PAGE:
Much as in Arthur C. Clarke's Childhood's End (and in John Wyndham's own The Midwich Cuckoos), The Chrysalids posits a future transformed by children putting their minds together in ways adults can't.
Following a Tribulation (given the evidence, a nuclear war) that took place possibly thousands of years in the past, life has become simpler and narrower, at least for people living in Labrador. There's government and civil society, and a steam engine appears to be this culture's technological leap. People are aware that there was a former world of great marvels, but these Old People brought ruin upon themselves; the predominant view seems to be that the destruction wrought was ordained by God, and given that the most notable surviving texts from the former time are the Bible and some much later religious text, what has emerged in a culture like that of the Puritans, focused on family, fearful of what might be in violation of the Creator's will.
"The mutant" is the greatest evil: any deviant plant or other lifeform should be destroyed. As even one of the heterodox characters points out, such a position is reasonable given that, in the wilder regions south of our setting, nature has sprouted forms at odds with existing species, and, if you're going to be cultivating plants and practicing animal husbandry, you ought to exercise control over biological developments. But is every new form evil? A breed of giant horses is accepted by the government, and the local leader—and father or David, our protagonist—thinks this represents a moral failing by pragmatic politicians.
The real problem is for humans who don't follow "the true form," a form preached about and sung about, the human form that the Old People and the people of the Bible possessed (though, as is pointed out, the Bible is unclear about how exactly its humans look). David's first best friend, Sophie, has an extra toe, leading to his first rift with his father and his people. But that's just a hint of the larger rift to come, as David, and others, discover telepathic abilities. To say more is to give away too much of the plot, but Wyndham manages to set in motion a host of plot threads that all converge pretty well at the end. It's a satisfying story.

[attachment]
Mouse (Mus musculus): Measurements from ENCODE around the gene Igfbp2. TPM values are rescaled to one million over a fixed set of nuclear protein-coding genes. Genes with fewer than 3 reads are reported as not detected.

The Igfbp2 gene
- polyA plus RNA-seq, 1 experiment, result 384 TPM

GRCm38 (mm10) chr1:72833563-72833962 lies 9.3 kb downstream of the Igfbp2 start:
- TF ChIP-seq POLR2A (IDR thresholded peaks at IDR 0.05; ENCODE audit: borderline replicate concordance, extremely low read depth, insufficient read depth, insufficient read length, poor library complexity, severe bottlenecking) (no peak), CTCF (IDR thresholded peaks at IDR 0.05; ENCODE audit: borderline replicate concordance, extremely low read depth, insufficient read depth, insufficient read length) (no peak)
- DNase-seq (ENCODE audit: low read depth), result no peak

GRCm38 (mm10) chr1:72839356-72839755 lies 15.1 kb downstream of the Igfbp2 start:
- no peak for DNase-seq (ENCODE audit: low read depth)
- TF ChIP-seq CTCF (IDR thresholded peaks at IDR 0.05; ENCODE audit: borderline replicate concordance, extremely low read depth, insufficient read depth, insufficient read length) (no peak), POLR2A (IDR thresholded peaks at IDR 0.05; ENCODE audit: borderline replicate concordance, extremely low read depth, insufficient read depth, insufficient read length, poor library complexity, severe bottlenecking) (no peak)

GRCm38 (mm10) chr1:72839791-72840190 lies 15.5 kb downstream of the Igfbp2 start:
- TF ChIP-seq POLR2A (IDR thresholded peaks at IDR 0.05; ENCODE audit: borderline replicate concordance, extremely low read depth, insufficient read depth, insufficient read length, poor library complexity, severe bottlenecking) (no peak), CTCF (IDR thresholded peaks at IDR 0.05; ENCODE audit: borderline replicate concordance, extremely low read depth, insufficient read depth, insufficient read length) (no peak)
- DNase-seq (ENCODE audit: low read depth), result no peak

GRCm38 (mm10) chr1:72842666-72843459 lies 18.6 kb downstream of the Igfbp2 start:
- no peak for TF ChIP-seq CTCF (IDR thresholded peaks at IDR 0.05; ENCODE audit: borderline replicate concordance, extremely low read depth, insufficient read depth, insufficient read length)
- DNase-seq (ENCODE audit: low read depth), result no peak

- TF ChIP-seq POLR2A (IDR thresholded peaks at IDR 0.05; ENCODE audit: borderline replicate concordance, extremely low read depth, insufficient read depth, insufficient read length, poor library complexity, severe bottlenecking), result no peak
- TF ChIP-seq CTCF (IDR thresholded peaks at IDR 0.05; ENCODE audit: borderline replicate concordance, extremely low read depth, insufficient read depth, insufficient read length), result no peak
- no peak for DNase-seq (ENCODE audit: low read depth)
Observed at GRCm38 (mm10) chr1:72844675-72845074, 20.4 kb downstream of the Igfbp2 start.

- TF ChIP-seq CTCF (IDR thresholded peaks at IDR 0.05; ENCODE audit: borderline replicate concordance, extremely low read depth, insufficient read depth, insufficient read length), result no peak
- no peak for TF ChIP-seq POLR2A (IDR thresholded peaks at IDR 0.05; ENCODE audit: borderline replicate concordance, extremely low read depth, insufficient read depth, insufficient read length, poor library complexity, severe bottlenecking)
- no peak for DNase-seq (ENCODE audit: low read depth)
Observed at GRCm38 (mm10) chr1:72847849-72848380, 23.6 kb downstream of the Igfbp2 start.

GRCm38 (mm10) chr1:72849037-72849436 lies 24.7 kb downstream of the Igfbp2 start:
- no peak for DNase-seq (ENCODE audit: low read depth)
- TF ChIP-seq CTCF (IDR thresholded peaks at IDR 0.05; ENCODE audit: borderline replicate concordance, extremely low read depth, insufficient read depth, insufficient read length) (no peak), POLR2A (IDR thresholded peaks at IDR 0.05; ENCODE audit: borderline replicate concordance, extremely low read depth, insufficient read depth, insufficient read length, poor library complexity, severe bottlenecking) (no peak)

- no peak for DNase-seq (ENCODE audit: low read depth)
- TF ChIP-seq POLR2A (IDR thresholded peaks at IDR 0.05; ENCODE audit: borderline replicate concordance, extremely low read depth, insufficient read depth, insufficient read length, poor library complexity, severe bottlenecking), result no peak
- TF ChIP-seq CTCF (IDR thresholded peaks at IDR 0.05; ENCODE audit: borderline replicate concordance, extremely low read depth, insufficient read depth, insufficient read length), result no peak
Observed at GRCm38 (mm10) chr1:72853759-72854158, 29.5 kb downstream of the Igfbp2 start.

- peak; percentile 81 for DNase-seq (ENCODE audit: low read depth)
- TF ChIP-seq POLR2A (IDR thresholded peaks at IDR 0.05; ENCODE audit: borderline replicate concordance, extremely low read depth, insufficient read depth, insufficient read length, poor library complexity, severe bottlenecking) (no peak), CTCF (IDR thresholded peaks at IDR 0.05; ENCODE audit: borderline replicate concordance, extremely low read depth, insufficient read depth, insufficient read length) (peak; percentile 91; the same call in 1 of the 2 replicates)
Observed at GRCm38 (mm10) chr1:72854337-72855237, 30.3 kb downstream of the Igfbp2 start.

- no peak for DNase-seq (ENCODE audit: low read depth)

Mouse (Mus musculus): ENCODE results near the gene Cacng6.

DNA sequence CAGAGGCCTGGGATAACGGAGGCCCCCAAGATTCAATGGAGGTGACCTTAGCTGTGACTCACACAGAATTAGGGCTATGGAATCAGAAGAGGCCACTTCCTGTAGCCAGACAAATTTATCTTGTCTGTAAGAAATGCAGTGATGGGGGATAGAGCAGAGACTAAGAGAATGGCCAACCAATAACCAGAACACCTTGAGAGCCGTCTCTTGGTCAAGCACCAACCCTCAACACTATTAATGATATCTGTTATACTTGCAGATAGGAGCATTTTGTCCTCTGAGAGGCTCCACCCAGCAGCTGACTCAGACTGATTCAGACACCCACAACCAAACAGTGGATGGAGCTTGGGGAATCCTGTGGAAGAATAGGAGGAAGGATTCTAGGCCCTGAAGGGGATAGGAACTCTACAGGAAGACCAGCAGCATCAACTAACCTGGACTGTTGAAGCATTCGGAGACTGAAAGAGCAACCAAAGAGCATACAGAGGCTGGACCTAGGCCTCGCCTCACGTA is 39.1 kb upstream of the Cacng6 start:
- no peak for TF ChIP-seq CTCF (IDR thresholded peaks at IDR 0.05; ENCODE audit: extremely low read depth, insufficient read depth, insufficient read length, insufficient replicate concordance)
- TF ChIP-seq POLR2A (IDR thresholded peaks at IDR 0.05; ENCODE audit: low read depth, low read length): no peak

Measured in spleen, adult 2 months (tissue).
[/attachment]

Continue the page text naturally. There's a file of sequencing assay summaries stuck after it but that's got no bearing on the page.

How Wyndham tells the story, however, is a mixed bag. There's nothing special about the voice: it's pretty standard, calm, clear storytelling in the English style, with some dramatic beats tossed in. It reads smoothly. Much of the story is conveyed through summary, as David describes the passage of years or the long development of a relationship. The most important relationship in the novel, David's with his lover, takes place almost entirely in passing, vague references, then in summary, until we finally see the two of them together, which doesn't help us see the relationship in the profound terms David does. There are several good scenes in the novel (though one takes place for which David clearly isn't present), but much more exposition and—because of the central premise of telepathy—dialogue between and among people who can't see each other. Even when people are together, they tend toward lengthy pronouncements and explanations, again undercutting the drama.
A few times, Wyndham seems aware of this problem, as David, stuck "listening" to someone's "thought-shapes," tunes the person out or comments on their problematic tone (since people projecting their thoughts can't read the doubtful reactions of their listeners). Even so, the dialogue is interesting, not as stiff as such a structure might lead you to expect.
An enjoyable book all around. It has elements of the other two Wyndham books I've read (Day of the Triffids contains things that don't grow as they ought), but the story is better. Triffids felt aimless and odd; The Midwich Cuckoos had a narrator watching things at arms-length. David isn't a memorable character, but he has relatable conflicts such as how to take what adults are telling him, and whether to conceal things from his parents. The book also takes a strange philosophical path at the end which may not actually be the writer's point of view, and David questions whether he's going from one autocratic perspective to another, though, by the final scene, he seems to have dropped that question.